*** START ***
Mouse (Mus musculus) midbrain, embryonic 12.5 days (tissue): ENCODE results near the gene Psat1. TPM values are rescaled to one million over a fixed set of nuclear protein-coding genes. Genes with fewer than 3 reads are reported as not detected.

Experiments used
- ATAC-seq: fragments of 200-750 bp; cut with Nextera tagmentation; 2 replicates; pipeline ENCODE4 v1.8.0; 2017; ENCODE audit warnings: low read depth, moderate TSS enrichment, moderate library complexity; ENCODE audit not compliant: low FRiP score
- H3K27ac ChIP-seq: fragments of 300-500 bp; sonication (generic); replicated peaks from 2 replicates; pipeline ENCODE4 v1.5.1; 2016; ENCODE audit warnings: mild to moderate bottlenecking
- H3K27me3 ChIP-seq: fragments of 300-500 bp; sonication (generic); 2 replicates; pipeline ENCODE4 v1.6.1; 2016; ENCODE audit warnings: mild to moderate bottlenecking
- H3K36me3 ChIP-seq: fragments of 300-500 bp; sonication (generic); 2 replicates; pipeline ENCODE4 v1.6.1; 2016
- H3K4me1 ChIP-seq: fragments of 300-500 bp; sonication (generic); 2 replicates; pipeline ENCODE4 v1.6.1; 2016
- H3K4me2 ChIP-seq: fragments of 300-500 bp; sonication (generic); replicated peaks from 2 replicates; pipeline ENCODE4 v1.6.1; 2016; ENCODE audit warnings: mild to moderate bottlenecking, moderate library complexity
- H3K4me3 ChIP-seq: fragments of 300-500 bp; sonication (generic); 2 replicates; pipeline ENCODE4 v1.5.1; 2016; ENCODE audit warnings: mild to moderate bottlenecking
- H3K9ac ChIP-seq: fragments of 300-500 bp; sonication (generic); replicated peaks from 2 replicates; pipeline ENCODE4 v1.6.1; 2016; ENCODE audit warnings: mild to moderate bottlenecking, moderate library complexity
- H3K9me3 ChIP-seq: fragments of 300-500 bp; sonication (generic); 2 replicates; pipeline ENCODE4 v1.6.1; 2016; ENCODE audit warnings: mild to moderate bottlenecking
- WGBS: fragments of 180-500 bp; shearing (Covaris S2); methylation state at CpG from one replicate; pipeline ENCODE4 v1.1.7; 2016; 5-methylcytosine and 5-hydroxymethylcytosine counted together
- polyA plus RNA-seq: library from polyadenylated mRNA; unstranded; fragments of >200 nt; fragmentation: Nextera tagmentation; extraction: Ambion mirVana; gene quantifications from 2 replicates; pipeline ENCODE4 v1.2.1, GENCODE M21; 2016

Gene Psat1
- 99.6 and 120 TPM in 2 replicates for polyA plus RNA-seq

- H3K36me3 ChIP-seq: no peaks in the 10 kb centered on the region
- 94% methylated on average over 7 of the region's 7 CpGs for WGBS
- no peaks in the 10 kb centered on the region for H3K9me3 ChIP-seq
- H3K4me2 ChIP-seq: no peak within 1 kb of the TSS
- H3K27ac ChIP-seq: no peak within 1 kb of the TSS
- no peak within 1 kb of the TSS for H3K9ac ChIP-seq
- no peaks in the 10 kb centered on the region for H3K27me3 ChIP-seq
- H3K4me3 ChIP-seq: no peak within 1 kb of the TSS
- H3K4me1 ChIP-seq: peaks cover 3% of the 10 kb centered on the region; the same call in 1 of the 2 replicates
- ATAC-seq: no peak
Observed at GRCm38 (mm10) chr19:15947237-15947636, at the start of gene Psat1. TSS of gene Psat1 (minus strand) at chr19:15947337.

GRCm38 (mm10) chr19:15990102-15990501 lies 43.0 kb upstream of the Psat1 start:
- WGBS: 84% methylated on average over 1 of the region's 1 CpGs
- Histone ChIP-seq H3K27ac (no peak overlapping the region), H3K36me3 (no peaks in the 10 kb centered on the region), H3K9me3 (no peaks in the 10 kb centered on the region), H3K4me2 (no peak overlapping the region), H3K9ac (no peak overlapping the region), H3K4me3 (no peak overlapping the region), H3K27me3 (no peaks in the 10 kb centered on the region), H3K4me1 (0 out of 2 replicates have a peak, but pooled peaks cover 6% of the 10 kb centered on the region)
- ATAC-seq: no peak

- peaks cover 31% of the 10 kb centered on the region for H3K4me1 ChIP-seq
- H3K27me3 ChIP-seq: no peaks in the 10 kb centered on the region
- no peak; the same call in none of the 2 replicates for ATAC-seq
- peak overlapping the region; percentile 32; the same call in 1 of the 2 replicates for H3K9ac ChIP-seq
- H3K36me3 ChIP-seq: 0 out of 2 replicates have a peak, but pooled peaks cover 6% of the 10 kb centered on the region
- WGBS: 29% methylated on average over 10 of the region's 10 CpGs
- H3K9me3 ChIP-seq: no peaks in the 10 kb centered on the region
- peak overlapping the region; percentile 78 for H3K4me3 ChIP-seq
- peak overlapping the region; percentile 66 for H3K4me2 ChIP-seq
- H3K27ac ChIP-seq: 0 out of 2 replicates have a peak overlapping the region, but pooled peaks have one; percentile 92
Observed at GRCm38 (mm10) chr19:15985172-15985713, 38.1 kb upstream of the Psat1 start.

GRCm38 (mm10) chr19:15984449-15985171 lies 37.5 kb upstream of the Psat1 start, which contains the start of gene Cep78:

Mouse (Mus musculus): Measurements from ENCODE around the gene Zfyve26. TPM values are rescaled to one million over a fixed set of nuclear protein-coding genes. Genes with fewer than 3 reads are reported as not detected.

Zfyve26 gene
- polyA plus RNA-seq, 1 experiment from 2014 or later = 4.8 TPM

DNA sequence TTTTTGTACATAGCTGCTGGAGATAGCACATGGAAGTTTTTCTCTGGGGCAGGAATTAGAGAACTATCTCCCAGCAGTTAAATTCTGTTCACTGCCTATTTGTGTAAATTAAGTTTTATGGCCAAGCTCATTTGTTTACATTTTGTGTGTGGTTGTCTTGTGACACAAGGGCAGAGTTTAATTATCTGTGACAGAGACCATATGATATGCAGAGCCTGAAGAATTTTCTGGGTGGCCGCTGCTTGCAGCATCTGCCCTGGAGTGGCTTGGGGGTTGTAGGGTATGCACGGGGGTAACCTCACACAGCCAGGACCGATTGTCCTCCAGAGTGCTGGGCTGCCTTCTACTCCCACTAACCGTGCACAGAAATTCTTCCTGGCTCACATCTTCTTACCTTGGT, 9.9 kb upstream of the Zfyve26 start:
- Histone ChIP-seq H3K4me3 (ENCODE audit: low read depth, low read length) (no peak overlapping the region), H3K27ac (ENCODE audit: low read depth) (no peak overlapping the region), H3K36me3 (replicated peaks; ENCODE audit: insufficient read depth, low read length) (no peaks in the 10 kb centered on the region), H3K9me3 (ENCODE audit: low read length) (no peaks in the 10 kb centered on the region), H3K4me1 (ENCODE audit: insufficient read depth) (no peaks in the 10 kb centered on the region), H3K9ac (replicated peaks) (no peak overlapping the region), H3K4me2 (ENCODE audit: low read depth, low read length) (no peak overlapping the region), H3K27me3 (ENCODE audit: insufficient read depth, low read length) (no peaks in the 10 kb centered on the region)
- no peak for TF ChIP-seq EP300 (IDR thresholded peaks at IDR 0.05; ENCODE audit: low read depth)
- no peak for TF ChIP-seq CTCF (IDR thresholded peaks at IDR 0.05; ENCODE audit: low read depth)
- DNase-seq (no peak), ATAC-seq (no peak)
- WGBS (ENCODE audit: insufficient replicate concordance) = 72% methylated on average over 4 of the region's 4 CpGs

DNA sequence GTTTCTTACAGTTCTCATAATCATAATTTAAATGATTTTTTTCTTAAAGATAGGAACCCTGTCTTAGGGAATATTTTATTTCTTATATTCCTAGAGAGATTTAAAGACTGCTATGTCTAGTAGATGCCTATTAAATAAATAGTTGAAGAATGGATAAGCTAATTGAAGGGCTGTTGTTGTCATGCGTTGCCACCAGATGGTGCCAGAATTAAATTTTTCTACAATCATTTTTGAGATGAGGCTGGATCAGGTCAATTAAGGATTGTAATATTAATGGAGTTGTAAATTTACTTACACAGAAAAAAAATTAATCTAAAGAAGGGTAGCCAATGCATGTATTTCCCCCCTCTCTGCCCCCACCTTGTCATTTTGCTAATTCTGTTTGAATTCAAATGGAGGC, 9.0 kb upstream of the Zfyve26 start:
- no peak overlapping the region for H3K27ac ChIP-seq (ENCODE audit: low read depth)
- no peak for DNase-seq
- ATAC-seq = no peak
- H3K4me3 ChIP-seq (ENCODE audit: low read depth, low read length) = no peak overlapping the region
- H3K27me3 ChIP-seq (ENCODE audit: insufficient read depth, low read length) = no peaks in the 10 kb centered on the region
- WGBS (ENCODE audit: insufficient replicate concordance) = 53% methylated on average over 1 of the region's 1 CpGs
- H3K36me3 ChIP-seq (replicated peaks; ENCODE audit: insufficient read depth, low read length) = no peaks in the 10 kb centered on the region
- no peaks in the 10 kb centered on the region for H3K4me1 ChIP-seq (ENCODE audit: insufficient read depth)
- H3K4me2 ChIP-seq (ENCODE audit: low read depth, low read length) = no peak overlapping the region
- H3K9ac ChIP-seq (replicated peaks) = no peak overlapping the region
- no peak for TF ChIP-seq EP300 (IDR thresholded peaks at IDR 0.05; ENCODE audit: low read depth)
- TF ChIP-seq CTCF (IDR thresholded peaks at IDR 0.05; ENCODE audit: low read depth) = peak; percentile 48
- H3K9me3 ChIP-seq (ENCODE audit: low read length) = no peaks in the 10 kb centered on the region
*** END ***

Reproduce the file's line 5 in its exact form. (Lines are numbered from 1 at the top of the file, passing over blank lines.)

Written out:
- H3K27me3 ChIP-seq: fragments of 300-500 bp; sonication (generic); 2 replicates; pipeline ENCODE4 v1.6.1; 2016; ENCODE audit warnings: mild to moderate bottlenecking